As custodians of the brand, preserving its quality, image and reputation is paramount for Dr. Martens.
Dr. Martens’ culture is rooted in our approach of “doing the right thing”, which goes back to the origins of the brand as a family business and continues to guide our approach to decision making.
There is a highly engaged and distinctive culture at Dr. Martens, with a people-first approach and a genuine emphasis on engagement and team play. Most recently, in 2019 Dr. Martens was awarded the “Best Place to Work Award” by Drapers, the “Business Culture Achievement Award (Medium Business)” at the Business Culture Awards, and the “Employee Engagement and Experience Award” at the HR Distinction Awards.
Dr. Martens’ origins date to 1945, when Dr. Klaus Maertens, a 25-year-old soldier and medical doctor at the time, created a unique air-cushioned sole (rather than the traditional hard leather sole) to aid his recovery from a broken foot. Dr. Maertens made a prototype shoe and showed it to a friend and engineer, Dr. Herbert Funk. The two went into partnership and by 1947 they began formal production of their unique shoe. Within a decade they had a booming business. By 1952, sales had significantly grown so much that they opened a factory in Munich.
In 1959, British shoe manufacturer R. Griggs Group, owned by Bill Griggs, bought rights to manufacture the shoes in the United Kingdom. Griggs took the sole and created a new boot, which included an altered sole shape, a bulbous but simple upper, a distinctive yellow welt stitch, a grooved sole edge and a new undersole design. The boots were branded as “Airwair” and came complete with a black and yellow heel loop featuring the brand name and the slogan “With Bouncing Soles”. Taking its name from the date of its inception, 1 April 1960, the iconic eight-hole 1460 Dr. Martens boot was born. The following year, the 1461 shoe arrived. The 1460 and 1461 remain at the core of the Originals range.
Dr. Martens’ first few years of existence were that of a £2 work boot, selling primarily to Britain’s working classes. Then, Dr. Martens were picked up by early multi-cultural, “ska” loving youth, who proudly championed British working-class style. Shortly after, Pete Townshend from the rock band “The Who” became the first high profile entertainer to wear them as a symbol of his own working-class pride and rebellious attitude. In so doing, the course of the brand’s history changed into a subcultural essential.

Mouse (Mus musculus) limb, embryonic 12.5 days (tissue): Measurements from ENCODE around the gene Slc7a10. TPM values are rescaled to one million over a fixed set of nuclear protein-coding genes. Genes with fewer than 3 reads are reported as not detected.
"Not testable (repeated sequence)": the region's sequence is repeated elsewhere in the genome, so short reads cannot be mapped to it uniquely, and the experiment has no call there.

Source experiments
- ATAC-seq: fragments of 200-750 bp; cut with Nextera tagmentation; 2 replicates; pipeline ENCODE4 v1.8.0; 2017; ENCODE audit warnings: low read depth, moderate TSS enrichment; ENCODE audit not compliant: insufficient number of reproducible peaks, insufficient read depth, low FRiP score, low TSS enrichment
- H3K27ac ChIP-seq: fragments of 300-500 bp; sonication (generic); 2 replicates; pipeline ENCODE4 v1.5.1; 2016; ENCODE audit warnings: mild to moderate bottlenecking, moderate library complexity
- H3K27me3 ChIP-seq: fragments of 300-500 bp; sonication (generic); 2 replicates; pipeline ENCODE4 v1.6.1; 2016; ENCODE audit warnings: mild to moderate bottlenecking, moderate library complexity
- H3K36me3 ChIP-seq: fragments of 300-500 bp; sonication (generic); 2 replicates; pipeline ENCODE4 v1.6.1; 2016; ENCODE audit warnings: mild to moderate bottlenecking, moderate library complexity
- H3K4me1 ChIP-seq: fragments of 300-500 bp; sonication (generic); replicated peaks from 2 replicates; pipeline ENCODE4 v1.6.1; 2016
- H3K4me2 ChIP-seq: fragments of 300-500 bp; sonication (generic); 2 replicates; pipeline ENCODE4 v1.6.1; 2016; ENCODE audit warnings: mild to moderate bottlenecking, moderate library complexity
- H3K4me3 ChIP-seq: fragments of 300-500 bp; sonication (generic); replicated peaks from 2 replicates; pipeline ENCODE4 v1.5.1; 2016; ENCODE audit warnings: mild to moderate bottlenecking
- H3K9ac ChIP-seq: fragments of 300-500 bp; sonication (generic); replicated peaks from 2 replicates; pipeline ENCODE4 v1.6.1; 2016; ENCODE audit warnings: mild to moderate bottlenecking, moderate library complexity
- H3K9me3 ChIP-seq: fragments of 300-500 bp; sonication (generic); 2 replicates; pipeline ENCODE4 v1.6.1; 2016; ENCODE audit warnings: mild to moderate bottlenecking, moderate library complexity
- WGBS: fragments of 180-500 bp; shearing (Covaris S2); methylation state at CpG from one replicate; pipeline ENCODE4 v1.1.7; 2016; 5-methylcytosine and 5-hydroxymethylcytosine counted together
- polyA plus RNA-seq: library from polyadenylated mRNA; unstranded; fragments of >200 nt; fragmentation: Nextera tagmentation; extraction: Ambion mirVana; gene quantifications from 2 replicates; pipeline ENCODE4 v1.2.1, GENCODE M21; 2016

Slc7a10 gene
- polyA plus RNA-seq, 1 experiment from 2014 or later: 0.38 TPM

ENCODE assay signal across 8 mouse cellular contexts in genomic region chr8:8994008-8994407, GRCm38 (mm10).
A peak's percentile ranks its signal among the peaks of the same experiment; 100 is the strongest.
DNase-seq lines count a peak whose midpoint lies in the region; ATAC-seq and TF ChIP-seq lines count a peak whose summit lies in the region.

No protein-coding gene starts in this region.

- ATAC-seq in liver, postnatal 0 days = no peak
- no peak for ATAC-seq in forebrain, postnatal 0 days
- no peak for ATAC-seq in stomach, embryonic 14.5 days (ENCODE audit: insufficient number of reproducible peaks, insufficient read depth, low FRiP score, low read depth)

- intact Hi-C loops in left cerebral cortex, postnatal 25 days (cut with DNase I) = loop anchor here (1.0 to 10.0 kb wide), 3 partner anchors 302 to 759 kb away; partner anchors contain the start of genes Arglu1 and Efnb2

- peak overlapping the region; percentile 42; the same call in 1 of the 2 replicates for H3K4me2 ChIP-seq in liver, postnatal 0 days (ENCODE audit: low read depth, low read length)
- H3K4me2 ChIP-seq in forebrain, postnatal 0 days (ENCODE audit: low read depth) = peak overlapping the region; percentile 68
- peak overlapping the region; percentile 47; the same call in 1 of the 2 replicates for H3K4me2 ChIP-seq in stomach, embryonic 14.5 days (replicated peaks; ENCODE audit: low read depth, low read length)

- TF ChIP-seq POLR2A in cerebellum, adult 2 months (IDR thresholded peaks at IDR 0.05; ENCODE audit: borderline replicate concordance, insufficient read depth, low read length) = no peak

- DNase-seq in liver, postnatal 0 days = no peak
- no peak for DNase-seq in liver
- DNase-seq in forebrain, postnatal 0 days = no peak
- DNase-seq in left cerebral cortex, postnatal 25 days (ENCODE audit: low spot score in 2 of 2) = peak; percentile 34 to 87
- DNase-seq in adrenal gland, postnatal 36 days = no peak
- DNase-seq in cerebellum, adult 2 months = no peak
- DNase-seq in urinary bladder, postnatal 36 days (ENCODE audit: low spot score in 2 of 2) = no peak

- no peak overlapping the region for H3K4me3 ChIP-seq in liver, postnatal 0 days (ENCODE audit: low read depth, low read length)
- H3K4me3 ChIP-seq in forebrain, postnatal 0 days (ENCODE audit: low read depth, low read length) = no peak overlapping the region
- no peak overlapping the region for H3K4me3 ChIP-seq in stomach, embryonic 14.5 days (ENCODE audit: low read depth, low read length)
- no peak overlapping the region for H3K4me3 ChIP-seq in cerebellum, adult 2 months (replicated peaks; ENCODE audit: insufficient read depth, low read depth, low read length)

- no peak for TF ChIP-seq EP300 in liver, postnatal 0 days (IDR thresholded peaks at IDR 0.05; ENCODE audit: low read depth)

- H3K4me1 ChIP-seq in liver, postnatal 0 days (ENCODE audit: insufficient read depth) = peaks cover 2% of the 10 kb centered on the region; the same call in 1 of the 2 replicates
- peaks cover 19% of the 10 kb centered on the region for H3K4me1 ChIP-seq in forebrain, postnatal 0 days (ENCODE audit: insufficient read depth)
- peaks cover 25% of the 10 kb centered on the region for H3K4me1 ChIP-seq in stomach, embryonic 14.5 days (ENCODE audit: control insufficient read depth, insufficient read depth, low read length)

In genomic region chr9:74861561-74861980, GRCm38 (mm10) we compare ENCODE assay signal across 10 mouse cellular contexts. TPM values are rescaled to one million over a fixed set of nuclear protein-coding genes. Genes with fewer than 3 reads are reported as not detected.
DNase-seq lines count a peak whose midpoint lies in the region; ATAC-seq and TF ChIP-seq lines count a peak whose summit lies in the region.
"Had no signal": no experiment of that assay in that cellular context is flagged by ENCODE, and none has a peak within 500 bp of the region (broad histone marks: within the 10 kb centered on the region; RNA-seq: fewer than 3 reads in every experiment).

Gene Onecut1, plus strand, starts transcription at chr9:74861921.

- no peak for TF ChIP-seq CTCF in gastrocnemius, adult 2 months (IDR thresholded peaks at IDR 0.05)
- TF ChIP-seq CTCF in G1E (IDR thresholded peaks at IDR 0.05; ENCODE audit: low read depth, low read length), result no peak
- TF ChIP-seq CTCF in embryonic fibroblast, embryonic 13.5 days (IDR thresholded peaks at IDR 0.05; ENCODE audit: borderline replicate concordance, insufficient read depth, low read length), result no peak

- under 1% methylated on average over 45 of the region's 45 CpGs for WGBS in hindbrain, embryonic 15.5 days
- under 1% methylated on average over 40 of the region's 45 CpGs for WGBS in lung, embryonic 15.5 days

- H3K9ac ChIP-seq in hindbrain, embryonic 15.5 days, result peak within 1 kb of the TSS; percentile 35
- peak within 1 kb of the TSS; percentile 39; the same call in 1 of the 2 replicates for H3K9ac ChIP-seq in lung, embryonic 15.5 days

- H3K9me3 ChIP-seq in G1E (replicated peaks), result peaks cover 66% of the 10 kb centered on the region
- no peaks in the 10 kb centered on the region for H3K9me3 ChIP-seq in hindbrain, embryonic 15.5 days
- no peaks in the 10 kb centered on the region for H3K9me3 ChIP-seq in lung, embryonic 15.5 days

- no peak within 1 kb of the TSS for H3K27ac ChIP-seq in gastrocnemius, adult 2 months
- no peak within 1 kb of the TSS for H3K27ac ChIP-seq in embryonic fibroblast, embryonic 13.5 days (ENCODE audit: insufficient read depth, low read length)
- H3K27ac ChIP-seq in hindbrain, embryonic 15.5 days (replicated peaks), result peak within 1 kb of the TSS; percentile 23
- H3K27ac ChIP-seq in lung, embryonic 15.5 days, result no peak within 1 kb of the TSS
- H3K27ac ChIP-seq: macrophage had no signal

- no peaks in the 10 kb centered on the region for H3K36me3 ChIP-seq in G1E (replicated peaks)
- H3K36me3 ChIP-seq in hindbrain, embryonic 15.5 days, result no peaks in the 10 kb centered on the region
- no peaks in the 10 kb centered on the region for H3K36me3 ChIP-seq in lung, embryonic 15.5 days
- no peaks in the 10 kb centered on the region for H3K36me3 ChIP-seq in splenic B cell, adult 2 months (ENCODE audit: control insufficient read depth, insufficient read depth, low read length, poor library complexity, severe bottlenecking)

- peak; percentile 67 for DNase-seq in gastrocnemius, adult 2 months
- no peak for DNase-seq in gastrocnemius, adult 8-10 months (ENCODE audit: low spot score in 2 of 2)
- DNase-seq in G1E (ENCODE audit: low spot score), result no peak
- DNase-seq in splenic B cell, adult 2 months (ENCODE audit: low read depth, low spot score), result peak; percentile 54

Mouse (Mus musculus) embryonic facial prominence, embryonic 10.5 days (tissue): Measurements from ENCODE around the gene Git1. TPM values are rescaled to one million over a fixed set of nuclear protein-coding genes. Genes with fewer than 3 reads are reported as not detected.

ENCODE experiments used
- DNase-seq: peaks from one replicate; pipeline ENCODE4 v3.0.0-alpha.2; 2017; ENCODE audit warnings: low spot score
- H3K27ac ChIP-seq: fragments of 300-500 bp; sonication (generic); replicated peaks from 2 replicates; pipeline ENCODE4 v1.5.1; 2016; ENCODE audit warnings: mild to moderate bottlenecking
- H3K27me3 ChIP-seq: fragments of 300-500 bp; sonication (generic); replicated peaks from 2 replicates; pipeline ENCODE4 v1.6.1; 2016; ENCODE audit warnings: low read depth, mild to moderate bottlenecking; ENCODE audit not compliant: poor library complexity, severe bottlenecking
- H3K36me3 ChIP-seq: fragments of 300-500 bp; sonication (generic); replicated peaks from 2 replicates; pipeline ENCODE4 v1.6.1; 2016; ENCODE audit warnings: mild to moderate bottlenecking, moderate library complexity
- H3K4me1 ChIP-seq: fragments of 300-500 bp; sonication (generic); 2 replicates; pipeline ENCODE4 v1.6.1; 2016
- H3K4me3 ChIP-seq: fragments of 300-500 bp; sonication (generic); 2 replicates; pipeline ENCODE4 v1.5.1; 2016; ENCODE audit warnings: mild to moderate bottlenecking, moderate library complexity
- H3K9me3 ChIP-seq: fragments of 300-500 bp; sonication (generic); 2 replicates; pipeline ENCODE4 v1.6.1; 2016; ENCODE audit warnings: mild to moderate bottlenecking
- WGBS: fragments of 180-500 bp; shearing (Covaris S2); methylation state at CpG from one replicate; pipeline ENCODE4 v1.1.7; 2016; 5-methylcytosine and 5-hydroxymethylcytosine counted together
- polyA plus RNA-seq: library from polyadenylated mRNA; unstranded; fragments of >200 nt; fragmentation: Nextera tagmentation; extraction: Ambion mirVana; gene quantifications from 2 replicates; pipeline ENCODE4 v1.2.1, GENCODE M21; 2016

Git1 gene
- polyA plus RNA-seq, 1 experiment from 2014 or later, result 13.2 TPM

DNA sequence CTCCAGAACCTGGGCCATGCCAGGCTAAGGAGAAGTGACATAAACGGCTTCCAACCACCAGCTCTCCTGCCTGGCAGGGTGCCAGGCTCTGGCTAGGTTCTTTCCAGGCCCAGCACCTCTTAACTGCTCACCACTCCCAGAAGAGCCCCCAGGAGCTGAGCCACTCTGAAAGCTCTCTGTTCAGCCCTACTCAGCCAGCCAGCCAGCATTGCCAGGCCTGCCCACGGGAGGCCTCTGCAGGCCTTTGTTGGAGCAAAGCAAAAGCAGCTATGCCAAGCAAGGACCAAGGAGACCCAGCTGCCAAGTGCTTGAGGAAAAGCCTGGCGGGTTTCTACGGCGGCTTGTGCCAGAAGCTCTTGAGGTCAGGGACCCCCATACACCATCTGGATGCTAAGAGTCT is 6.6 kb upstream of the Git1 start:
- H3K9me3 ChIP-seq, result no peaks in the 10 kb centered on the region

The 1970s, the decade of glam, punk, “Two Tone” popular music and early “goth”, saw British youth culture mushroom into countless distinct groups. By the end of the decade the boot had become a symbol of self-expression at the very heart of British youth culture. Sales of small men’s size boots alerted Dr. Martens to a street trend for women buying then customising (usually with florals) the simple eight-hole boot. Meanwhile, US “Hardcore” musicians touring the United Kingdom began to take pairs of Dr. Martens back to the west coast, thus inadvertently starting American subculture’s adoption of the brand.
In 2003, the wider revitalisation of the brand began, with high fashion designers from around the globe reinterpreting and customising the classic 1460 boot. In 2020, Dr. Martens celebrated its 60th anniversary: six decades that have witnessed the brand’s adoption by a diverse range of groups, celebrities, musicians and free-thinking individuals – each adopting the boots and shoes to suit their own personal attitudes and identity.